Leadnow staff members flew around the country on numerous occasions, as Facebook postings and photographs show, to distribute flyers and put up signs. Also, 57 local polls were commissioned across 37 ridings urging citizens to strategically vote for the most winnable, left-of-centre candidate in order to defeat the Conservative candidate.
There is an $8,788 spending limit per riding for the election. NDP candidates and even CUPE complained about Leadnow’s activities being anti-democratic.
“This is not a partisan issue or a case of sour grapes by Conservatives,” insists Hallman, 20.
“This is a Canadian issue. This affects all Canadians whether you’re an NDP, Green, Liberal or Conservative. You should be very concerned about foreign money being spent in Canada during an election campaign.”
Crockatt, who prior to becoming a Member of Parliament was a journalist, including a stint as an editor with the Calgary Herald, said researchers from Fredericton to Nanaimo worked for 18 months gathering information on this issue.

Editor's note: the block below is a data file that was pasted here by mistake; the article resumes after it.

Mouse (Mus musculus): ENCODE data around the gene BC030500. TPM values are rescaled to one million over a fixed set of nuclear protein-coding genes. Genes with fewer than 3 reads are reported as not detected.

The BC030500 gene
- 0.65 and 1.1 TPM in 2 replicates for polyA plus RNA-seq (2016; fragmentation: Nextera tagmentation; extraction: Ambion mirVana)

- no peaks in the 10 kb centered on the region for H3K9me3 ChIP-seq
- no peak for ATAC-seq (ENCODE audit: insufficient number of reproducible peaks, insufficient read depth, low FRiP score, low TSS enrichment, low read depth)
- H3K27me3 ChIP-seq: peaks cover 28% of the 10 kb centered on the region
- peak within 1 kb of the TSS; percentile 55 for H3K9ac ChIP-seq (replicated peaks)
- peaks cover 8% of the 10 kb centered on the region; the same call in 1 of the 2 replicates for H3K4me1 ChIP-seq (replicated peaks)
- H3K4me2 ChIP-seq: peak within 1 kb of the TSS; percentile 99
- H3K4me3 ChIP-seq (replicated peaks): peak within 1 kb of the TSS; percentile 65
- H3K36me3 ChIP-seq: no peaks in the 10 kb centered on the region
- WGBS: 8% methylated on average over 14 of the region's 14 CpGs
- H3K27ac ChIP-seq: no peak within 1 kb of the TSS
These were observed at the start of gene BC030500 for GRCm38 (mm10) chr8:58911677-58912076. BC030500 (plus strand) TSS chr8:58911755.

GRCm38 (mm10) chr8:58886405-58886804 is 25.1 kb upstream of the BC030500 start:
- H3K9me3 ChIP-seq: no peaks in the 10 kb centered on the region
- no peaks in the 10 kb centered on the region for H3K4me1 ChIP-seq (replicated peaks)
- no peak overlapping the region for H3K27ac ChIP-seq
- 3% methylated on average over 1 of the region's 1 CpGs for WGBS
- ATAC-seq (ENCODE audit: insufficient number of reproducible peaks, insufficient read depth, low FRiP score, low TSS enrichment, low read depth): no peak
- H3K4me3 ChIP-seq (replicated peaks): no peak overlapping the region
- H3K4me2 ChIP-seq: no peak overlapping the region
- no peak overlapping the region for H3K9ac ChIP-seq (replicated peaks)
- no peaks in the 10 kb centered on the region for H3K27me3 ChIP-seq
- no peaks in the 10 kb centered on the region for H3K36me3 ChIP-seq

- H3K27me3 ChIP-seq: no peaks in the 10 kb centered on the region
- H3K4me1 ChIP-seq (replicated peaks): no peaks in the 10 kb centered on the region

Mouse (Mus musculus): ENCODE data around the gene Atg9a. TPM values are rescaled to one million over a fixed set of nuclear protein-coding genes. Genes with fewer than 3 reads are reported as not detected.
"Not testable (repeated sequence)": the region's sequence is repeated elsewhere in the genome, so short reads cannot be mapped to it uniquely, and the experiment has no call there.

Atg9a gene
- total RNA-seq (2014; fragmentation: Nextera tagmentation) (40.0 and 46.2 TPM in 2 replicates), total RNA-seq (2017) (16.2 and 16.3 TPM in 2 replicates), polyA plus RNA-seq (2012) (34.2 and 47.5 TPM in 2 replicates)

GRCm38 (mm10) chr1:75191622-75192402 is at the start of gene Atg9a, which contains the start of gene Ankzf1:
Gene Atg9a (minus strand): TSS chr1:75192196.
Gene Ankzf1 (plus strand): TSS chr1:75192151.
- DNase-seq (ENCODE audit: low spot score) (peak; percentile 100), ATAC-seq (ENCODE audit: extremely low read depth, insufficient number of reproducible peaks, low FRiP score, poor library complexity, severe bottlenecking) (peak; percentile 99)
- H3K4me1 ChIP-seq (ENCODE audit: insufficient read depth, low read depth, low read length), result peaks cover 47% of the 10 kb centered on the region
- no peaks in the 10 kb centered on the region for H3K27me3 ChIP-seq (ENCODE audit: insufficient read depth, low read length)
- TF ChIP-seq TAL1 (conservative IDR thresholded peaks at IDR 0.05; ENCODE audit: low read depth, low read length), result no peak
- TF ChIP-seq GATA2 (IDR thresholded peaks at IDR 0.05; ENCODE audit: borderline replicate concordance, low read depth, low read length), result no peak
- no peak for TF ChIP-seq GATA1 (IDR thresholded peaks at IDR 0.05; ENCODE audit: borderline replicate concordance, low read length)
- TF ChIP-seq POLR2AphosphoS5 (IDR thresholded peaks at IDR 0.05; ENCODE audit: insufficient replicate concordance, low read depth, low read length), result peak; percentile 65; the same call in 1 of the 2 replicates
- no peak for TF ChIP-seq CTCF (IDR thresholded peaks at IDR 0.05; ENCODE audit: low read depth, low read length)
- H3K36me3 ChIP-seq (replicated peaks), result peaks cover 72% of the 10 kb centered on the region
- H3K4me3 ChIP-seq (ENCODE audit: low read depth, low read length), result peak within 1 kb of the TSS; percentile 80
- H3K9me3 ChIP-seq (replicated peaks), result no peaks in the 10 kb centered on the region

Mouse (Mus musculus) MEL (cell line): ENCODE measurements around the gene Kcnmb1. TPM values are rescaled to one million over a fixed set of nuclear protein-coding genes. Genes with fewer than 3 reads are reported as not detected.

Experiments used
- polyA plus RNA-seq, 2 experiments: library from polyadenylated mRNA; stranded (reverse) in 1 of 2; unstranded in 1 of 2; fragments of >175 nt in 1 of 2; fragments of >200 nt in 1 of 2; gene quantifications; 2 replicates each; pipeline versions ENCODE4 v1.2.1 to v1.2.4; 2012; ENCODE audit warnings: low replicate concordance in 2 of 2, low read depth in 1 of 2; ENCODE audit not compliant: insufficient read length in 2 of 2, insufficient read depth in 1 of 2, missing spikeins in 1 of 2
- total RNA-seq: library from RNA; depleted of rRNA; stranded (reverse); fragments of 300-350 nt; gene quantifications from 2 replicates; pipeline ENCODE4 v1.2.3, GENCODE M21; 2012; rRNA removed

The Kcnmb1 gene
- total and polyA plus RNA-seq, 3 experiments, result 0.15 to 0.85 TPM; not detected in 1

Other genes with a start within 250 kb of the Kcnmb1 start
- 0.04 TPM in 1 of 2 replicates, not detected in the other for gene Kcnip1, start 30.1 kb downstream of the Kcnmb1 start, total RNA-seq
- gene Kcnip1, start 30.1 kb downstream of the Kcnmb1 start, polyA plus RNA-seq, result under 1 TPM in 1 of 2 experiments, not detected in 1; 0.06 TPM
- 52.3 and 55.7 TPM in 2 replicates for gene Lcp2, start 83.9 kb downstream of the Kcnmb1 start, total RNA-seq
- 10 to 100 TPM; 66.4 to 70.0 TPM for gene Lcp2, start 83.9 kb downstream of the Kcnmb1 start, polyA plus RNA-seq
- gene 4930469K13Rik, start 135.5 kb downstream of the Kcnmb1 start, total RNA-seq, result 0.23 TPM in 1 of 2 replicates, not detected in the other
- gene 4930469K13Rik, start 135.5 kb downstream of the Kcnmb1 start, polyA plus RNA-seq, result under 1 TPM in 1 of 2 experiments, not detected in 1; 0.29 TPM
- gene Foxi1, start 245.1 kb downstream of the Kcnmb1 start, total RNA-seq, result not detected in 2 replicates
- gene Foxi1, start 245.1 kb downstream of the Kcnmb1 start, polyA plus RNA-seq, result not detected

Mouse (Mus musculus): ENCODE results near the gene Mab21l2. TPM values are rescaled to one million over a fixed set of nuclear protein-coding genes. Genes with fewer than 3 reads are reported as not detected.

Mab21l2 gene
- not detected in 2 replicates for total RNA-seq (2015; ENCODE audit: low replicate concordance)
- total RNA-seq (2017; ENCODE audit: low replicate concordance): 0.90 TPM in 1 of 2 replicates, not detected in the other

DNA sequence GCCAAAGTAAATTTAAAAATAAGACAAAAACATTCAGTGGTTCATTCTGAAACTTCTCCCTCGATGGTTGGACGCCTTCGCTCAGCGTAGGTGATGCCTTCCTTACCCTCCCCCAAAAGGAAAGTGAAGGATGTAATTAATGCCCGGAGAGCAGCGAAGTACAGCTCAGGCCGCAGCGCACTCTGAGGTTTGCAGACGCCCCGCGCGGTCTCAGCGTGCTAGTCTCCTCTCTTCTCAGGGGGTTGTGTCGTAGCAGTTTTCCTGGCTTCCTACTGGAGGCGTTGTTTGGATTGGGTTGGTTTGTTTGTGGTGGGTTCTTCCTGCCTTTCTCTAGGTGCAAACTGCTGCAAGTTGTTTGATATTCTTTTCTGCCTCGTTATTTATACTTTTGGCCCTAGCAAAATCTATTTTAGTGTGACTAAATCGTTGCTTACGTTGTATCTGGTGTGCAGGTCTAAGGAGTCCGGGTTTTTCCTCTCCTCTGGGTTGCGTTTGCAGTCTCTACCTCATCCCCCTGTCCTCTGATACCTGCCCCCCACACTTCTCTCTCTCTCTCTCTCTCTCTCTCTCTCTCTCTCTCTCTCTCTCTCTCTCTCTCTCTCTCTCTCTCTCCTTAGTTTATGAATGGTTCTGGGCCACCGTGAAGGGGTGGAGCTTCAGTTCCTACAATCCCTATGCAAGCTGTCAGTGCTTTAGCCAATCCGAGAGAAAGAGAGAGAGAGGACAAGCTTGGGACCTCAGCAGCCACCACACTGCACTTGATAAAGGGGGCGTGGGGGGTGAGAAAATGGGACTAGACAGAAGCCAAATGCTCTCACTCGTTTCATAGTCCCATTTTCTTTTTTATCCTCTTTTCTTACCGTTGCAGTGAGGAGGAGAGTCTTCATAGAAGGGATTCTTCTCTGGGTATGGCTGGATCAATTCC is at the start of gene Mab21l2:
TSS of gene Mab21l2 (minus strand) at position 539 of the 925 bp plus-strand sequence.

“Foreign money meddled in a big way in our election and that’s not right,” she added. “Americans are rightly concerned about Russia hacking into U.S. government emails. Well, this appears to be much worse — foreign money, in many cases by very wealthy people — was donated and arguably changed the outcome of our Canadian election. It needs to be taken seriously and investigated.”
In the 2015 annual report of the California-based Online Progressive Engagement Network (OPEN) where Ben Brandzel, one of Leadnow’s founders, currently works, he said: “We ended the year with . . . a Canadian campaign that moved the needle during the national election, contributing greatly to the ousting of the conservative Harper government.”
Just how greatly these foreign organizations and money contributed to interfering in the Canadian election needs to be investigated by the Public Prosecution Service of Canada, states Canada Decides.